Monday, February 15, 2010

Grandmother's House


The spirit of Grandmother, in her pink gown, appeared in the window after Lohbado forced his way into the abandoned house, overlooking a lake in the bush. He hurried upstairs to a bedroom, the beds made up and dead flies on the pillow. 
Flies trapped between windowpanes, died on the sill. Some crawled through holes and made it to the white pillow soiled with yellow stains from head sweat and grease.

Lohbado gazed out the window and grandmother appeared, telling him that he would find a bottle of wine, not yet vinegar, in the kitchen closet downstairs. He should uncork the red wine and pour it over a rock in the lake to appease restless spirits.

Lohbado went down to the kitchen and flipped a breaker. A forty-watt bulb provided a halo of light in the gloomy kitchen. After banging around, opening doors, and hitting his head against a shelf, Lohbado finally found the bottle of red wine in a pale green pantry. He opened it with the corkscrew from one of the drawers under the counter. A spider, in the pile of birch bark chunks beside the woodstove, ran for shelter. A black crust of dried coffee coated the bottom of a mug left on the counter beside a plate smeared in dried egg yolk. Ants had cleared away the toast crumbs. Lohbado sat down a moment, on a spindly green wooden chair and breathed in the cool, damp, musty air.

He poured a glass of wine and held it to the lightbulb. It appeared opague, caput mortem and gave off a strong smell. It burned the back of his throat and tasted sour. Grandmother told him to open the bottle. Mondo morono Lohbado Magnifico! She didn't exactly tell him to drink. But it only seemed right to have a sip of what he would be offering to spirits down at the lake. He nearly gagged on the vinegar wine. Lohbado corked the bottle and hurried out the screen door.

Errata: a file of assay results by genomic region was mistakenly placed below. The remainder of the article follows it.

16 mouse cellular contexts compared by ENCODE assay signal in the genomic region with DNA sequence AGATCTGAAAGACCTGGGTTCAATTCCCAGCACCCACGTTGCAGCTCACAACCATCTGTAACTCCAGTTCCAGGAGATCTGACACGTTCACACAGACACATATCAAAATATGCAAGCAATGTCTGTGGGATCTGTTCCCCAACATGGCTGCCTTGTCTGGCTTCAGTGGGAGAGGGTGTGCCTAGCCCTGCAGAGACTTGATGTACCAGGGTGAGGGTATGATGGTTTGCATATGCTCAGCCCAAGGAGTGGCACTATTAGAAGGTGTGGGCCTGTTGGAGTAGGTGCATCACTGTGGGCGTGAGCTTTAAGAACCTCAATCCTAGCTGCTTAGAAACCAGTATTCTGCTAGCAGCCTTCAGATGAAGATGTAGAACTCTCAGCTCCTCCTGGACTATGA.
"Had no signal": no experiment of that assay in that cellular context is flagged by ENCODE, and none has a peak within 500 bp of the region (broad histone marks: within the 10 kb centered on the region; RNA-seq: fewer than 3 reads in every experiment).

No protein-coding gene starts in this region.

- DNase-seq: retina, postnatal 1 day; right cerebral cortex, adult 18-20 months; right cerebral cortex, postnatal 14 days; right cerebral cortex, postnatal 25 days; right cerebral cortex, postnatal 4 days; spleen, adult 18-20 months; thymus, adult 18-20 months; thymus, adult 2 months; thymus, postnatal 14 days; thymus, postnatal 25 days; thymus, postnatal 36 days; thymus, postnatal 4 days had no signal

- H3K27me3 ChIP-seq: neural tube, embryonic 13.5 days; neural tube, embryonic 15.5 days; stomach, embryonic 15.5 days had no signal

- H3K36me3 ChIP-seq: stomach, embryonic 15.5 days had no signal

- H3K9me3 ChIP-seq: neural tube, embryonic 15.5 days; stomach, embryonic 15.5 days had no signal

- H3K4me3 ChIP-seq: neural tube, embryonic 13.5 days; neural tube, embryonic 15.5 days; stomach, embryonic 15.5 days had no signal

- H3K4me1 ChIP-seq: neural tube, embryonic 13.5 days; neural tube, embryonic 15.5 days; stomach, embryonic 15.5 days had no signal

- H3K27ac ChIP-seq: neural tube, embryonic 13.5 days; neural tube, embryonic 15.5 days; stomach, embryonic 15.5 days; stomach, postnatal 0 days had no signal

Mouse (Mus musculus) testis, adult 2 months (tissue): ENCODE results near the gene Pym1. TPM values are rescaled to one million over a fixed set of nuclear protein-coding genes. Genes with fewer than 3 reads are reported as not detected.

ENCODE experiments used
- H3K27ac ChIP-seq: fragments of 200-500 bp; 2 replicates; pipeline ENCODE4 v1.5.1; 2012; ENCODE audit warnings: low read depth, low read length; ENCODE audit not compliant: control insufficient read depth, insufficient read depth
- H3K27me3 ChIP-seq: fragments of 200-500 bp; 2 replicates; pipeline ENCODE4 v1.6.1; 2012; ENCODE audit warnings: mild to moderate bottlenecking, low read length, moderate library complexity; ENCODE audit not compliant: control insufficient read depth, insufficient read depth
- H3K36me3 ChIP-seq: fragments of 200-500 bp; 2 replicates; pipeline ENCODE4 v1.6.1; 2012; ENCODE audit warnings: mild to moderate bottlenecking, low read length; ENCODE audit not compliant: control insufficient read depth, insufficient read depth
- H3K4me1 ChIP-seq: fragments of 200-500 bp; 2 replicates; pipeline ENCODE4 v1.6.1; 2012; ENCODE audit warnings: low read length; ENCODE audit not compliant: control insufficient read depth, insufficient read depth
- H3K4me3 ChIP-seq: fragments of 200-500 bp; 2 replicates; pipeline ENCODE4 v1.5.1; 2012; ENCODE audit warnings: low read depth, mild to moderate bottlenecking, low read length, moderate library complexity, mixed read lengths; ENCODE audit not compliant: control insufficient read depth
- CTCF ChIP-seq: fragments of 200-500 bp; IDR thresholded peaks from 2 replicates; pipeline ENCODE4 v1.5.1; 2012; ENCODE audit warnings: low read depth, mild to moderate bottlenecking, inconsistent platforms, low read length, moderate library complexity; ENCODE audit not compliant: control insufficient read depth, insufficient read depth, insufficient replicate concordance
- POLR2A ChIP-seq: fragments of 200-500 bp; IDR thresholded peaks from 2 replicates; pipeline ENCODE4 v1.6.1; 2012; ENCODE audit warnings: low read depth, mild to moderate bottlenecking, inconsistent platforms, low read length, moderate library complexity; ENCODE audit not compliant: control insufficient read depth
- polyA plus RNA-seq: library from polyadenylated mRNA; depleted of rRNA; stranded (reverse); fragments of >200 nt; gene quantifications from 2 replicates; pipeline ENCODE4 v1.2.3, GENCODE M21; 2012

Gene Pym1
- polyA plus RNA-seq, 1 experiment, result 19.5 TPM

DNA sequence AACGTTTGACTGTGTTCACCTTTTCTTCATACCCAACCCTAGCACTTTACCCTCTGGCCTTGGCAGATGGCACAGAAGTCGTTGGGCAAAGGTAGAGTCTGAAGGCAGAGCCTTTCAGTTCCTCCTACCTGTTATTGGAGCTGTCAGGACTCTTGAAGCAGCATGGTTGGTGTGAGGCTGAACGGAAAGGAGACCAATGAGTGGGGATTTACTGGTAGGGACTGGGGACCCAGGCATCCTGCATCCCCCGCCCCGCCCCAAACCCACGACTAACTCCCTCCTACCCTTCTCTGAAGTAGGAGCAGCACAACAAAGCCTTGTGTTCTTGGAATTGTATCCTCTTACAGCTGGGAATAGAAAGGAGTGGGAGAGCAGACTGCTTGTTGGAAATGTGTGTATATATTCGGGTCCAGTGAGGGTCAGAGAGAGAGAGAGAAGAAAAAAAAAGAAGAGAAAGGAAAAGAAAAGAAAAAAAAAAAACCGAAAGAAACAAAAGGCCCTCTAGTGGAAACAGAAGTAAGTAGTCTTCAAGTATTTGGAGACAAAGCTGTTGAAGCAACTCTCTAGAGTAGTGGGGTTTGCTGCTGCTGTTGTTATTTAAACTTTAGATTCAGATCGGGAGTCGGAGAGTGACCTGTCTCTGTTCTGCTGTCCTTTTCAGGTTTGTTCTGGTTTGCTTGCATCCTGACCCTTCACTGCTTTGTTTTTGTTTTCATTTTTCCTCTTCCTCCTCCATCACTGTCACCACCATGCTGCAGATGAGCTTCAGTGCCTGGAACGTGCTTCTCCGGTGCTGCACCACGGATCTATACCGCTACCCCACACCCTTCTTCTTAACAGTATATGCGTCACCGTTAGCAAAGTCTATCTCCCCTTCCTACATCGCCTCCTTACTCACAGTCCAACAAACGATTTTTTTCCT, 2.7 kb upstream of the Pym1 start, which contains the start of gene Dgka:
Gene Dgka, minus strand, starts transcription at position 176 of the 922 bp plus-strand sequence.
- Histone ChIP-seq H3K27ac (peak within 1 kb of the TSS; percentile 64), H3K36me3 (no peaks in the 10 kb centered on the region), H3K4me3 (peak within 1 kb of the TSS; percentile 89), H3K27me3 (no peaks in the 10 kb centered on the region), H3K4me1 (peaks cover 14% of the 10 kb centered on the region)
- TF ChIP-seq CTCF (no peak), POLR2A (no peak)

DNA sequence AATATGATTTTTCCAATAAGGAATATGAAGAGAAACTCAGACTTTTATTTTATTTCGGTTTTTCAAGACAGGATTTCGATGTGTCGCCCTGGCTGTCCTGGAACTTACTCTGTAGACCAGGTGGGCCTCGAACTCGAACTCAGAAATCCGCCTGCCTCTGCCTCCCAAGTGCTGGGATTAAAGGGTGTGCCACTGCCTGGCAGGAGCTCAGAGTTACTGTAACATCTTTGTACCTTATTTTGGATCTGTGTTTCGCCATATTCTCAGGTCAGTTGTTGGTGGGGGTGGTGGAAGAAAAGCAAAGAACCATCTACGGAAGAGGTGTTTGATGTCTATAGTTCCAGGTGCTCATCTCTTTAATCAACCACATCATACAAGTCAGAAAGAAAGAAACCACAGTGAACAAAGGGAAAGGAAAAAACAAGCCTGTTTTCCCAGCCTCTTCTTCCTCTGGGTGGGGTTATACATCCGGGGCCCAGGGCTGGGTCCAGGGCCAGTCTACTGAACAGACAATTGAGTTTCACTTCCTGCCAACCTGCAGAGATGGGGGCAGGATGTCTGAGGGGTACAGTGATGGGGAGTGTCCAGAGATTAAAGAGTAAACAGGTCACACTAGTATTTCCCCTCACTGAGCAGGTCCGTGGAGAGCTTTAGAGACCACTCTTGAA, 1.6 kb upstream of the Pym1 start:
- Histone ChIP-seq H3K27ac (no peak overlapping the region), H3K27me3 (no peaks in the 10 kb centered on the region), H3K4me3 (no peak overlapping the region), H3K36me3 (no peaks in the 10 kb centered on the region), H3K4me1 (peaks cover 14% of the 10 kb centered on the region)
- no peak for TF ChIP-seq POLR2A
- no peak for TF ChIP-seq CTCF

He wandered a steep path through trees clinging to rock down to the lake, to where flat rock gleamed in the evening sun. He waded to the rock and knelt down. Wine gurgled out of the bottle and splashed like blood into the water. A strong wind blew the surface of the lake into little waves. Pine, spruce, fir and birch trees swayed back and forth.

As he gazed into the water, he had a vision of his father, in the form of a buffalo, a hunched back, galloping across barren northern hills, along a wide, silvery river. The spirit ran to an abandoned 1967 Chevrolet Biscayne. The buffalo turned back into the shape of a middle-aged man in a black suit and black hat. He got into the navy blue car and then dissolved. A dark cloud blocked out the sun. A fork of lightening shivered through the air, with a sizzling sound and blinding light, followed by a deafening thunder clap. Huge drops of rain poured down. 
Lohbado ran back to the house, but found the door locked, which was strange. None of the doors had been locked when he first arrived at the house. Weird things were happening. The storm wasn't behaving like a normal storm. The trees, flopping back and forth, sounded like voices, murmuring. He was afraid to listen to what they were talking about. Another shaft of lightening split a white pine down the middle. 

Lohbado pried open a window and climbed in. He heard grandmother, but couldn't see her anymore. She laughed quietly, and then whispered appreciation for him having done the libation. Lohbado was a good boy. He did as instructued. Grandmother was free, at last. She was free to dissolve, freed from the prison of that house where her spirit had been trapped, ever since she died twenty-years ago of a heart attack. They found her frozen, two weeks later, on the kitchen floor, during the month of March. Grandmother was pleased that Lohbado's father appeared in the form of a buffalo when Lohbado poured wine into the lake. After years of refusing to so much as touch a glass of wine, the Reverend Stonehenge Stumps had accepted the offering of wine and then returned to his place of peace amoung the animals.

Lohbado cried out for grandmother to stay and explain what it meant. The rain stopped. He stood in the doorway. A rainbow arched across the sky. He felt calm and serene waves and knew that something significant had happened.

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